Thursday, 25 September 2014


How far have we come​?


A little over thirty years ago I contributed to the then highly regarded and influential Open University course E241, Special Needs in Education, that was put together by Will Swann, Tony Booth and Patricia Potts. (My own contribution was Unit 8 'The Powers that be', an enquiry into aspects of the political history of special education in England).

At the time, the course was right at the cutting edge of thinking about the inclusion of children considered under the then still new rubric of 'special educational needs'. I did not wholeheartedly agree with every aspect of the thinking of the course team but I was very pleased to be part of what I considered a pretty high-class act, both academically and ethically. I could not of course foresee how how the future would go but the quality of E241 reinforced an impression of the time that the likely direction would be up.

...and now

Now we are where we are, and I am relieved that my day-today existence is longer bound up with the professional and institutional systems supposedly serving children who have 'special educational needs, their parents and those employed to teach them.

Indeed I am so removed that I no longer know what it is actually like in that particular slice of the 'real world'.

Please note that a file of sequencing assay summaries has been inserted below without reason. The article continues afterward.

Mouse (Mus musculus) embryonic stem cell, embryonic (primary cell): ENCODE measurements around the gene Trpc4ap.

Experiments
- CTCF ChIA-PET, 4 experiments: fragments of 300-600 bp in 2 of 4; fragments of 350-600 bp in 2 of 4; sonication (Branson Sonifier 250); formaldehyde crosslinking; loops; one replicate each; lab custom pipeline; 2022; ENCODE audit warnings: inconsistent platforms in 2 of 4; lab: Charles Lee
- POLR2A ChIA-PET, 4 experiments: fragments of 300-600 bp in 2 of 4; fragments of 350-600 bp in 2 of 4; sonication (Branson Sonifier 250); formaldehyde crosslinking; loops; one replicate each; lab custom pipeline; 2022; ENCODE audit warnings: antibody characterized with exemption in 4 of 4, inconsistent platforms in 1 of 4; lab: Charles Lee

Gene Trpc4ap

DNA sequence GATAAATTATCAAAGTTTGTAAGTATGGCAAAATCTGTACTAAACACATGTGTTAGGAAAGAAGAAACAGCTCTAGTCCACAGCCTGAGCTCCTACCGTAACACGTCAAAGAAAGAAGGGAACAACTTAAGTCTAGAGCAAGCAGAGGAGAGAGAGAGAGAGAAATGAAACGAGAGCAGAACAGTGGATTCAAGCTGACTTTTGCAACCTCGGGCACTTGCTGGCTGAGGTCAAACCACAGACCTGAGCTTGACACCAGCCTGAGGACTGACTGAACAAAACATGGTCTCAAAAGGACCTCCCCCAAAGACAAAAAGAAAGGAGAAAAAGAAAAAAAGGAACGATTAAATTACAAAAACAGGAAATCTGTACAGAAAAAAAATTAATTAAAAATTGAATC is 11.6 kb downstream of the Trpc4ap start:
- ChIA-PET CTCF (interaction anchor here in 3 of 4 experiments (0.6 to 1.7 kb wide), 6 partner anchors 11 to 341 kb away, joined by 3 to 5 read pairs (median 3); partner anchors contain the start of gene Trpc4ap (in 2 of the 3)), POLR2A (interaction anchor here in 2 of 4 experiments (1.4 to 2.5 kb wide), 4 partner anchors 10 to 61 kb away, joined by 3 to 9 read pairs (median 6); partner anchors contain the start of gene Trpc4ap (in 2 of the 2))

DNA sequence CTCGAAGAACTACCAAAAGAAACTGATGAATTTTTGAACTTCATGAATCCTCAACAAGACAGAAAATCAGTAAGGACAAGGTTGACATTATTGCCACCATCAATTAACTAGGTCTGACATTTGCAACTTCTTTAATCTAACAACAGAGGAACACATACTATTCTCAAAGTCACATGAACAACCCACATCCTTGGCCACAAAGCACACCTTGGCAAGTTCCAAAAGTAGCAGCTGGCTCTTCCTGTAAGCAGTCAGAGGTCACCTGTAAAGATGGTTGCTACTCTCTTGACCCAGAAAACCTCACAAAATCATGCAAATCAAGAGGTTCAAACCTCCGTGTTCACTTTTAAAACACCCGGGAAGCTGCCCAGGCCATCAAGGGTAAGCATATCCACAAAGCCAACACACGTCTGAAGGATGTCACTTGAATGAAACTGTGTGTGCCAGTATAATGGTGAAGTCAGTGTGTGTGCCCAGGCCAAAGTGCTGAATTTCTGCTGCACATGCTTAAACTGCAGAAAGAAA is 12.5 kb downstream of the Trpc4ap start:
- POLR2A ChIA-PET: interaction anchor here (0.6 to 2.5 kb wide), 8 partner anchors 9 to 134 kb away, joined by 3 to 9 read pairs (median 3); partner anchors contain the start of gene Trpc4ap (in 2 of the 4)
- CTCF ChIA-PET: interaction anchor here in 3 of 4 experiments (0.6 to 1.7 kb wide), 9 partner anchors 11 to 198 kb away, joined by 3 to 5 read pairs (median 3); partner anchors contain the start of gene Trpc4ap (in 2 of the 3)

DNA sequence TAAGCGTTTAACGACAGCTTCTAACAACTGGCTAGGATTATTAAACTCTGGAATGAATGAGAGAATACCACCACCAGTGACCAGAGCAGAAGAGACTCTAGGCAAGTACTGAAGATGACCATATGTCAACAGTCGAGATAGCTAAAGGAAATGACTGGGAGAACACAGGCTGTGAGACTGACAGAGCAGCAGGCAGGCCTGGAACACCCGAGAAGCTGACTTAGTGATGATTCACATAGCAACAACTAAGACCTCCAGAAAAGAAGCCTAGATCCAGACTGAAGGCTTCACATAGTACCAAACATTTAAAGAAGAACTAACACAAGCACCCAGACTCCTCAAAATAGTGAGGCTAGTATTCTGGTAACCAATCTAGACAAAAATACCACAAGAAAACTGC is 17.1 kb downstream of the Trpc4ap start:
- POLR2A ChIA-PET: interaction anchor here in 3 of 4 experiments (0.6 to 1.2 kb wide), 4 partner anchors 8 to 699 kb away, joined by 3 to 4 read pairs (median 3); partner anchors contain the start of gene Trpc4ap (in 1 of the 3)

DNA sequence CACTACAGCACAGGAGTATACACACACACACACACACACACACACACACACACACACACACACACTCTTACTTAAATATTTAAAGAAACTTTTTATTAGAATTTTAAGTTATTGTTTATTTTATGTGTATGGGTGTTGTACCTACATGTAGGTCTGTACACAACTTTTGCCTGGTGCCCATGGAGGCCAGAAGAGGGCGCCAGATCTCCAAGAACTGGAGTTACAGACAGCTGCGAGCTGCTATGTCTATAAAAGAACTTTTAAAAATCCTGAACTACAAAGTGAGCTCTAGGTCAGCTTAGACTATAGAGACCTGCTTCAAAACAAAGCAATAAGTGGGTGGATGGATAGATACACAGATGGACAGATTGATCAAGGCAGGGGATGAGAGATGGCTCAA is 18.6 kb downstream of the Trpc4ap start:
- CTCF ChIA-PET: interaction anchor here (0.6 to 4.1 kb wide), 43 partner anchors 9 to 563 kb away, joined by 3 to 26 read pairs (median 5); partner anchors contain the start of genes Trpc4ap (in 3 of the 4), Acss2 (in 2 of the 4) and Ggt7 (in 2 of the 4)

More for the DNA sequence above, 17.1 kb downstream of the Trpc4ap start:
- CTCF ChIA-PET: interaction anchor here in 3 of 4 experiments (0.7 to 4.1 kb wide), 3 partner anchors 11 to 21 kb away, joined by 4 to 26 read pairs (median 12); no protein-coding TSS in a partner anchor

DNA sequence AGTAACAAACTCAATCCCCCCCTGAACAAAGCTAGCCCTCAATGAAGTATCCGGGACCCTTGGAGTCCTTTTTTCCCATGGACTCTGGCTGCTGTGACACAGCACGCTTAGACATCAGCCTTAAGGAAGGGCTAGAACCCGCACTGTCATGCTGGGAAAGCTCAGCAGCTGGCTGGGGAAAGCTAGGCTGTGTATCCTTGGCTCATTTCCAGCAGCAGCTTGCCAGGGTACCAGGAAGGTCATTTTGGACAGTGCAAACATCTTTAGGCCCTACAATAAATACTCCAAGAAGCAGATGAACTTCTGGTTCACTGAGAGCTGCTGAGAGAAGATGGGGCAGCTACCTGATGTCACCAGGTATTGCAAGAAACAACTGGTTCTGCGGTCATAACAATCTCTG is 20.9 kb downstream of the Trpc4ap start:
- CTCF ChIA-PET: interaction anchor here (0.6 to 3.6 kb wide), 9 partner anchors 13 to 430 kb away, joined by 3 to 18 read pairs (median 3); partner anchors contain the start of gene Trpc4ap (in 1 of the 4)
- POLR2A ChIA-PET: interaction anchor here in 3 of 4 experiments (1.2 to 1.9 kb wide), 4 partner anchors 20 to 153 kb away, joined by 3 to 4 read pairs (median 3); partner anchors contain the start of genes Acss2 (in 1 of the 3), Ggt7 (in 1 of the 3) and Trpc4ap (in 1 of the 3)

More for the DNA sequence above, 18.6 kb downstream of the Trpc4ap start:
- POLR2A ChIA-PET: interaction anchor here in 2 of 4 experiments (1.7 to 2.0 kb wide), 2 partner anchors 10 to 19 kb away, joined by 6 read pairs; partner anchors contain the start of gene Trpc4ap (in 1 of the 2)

So what is it like now? Thirty years on everything costs a whole lot more, not least because of all the new jobs that have been created in order to 'support'. Where has it all lead, those high ideals and that hard analysis?

This week the ­Special Needs Jungle has recommended an article to wider attention, not I guess something that it does lightly. Does this really paint a fair picture of SEN England 2014? It is written by an anonymous assistant headteacher in a school for pupils with 'learning difficulties'.

Read it yourself. It will not take you long:

Introducing this article, Tania Tirraoro, the Editor of Special Needs Jungle, sums up what she herself understands by inclusion –
...for me, it’s about being in the right school for the child’s needs, whatever kind of school that is.

So there you are folks, that's all right then. In the best of all possible worlds, anything goes. We have come a long way.

If this really how things are now? If so, I do hope that Conductive Education has the strength to buck the trend.


– (2014) Inclusion? Specially Teaching, 20 September

Sutton, A. (1982) The Powers that be (E241/8), Milton Keynes, Open University Press

Tirraoro, T. (2014) What inclusion really means…, Special Needs Jungle, 22 September

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Anonymous Andrew Sutton said...

Comment by Emma McDowell:

Friday, 26 September 2014 at 22:29:00 BST  

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